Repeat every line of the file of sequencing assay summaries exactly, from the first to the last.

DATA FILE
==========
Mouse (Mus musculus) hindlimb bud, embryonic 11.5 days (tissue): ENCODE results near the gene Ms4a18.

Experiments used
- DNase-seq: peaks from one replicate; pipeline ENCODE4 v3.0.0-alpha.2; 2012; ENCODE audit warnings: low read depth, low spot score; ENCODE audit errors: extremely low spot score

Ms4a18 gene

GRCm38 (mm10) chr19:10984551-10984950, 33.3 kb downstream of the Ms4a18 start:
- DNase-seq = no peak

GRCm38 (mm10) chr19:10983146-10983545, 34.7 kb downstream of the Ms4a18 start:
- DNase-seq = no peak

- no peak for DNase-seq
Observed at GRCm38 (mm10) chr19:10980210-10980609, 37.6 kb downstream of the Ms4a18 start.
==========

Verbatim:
Mouse (Mus musculus) hindlimb bud, embryonic 11.5 days (tissue): ENCODE results near the gene Ms4a18.

Experiments used
- DNase-seq: peaks from one replicate; pipeline ENCODE4 v3.0.0-alpha.2; 2012; ENCODE audit warnings: low read depth, low spot score; ENCODE audit errors: extremely low spot score

Ms4a18 gene

GRCm38 (mm10) chr19:10984551-10984950, 33.3 kb downstream of the Ms4a18 start:
- DNase-seq = no peak

GRCm38 (mm10) chr19:10983146-10983545, 34.7 kb downstream of the Ms4a18 start:
- DNase-seq = no peak

- no peak for DNase-seq
Observed at GRCm38 (mm10) chr19:10980210-10980609, 37.6 kb downstream of the Ms4a18 start.